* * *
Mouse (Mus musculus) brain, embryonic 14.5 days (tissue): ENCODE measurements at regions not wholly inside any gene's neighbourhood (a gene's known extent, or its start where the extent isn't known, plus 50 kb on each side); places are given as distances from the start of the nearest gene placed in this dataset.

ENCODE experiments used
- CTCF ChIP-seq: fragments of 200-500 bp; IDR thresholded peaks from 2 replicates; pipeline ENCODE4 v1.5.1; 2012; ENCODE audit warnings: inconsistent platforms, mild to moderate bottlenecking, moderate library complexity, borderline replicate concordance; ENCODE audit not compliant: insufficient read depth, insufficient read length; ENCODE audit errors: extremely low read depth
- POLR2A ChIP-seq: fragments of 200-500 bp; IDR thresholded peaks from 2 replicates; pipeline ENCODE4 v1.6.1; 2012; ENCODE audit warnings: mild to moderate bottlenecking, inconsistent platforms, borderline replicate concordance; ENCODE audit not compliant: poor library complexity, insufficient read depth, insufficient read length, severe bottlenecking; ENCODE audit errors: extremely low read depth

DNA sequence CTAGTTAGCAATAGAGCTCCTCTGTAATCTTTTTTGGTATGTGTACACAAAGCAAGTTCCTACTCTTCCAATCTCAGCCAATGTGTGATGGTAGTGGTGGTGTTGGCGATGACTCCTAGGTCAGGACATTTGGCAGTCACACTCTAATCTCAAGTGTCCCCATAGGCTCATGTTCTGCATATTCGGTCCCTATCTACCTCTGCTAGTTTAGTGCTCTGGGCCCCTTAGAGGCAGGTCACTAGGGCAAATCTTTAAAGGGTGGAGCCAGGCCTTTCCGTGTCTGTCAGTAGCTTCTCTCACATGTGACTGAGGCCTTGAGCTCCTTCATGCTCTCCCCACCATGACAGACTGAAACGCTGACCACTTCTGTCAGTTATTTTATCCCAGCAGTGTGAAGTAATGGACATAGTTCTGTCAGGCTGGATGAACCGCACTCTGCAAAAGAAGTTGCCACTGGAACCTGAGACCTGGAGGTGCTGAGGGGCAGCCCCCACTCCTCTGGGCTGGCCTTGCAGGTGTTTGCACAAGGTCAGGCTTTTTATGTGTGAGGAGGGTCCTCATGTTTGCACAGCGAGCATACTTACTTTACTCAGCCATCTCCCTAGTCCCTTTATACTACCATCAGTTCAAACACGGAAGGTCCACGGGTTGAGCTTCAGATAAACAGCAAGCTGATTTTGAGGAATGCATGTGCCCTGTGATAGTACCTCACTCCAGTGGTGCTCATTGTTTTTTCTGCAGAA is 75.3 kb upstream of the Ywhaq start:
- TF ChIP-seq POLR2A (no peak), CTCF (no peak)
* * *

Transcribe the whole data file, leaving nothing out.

Mouse (Mus musculus) brain, embryonic 14.5 days (tissue): ENCODE measurements at regions not wholly inside any gene's neighbourhood (a gene's known extent, or its start where the extent isn't known, plus 50 kb on each side); places are given as distances from the start of the nearest gene placed in this dataset.

ENCODE experiments used
- CTCF ChIP-seq: fragments of 200-500 bp; IDR thresholded peaks from 2 replicates; pipeline ENCODE4 v1.5.1; 2012; ENCODE audit warnings: inconsistent platforms, mild to moderate bottlenecking, moderate library complexity, borderline replicate concordance; ENCODE audit not compliant: insufficient read depth, insufficient read length; ENCODE audit errors: extremely low read depth
- POLR2A ChIP-seq: fragments of 200-500 bp; IDR thresholded peaks from 2 replicates; pipeline ENCODE4 v1.6.1; 2012; ENCODE audit warnings: mild to moderate bottlenecking, inconsistent platforms, borderline replicate concordance; ENCODE audit not compliant: poor library complexity, insufficient read depth, insufficient read length, severe bottlenecking; ENCODE audit errors: extremely low read depth

DNA sequence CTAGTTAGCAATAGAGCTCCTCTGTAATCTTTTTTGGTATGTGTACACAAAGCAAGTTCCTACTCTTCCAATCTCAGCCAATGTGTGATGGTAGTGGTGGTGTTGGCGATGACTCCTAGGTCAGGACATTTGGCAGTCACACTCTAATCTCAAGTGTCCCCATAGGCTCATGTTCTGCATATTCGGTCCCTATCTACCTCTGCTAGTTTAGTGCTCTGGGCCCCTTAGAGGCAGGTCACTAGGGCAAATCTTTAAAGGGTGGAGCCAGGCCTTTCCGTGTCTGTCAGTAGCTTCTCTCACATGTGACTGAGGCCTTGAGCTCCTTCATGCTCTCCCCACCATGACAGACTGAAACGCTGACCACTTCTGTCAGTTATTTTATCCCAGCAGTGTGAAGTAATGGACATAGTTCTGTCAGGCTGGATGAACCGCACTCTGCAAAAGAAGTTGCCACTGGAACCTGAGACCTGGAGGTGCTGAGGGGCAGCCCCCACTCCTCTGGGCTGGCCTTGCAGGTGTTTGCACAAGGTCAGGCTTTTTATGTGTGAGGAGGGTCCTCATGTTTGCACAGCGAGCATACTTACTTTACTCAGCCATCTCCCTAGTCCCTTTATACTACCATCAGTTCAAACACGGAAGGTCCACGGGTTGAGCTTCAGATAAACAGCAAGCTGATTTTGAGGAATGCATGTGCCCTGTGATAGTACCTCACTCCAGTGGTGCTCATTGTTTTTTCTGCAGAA is 75.3 kb upstream of the Ywhaq start:
- TF ChIP-seq POLR2A (no peak), CTCF (no peak)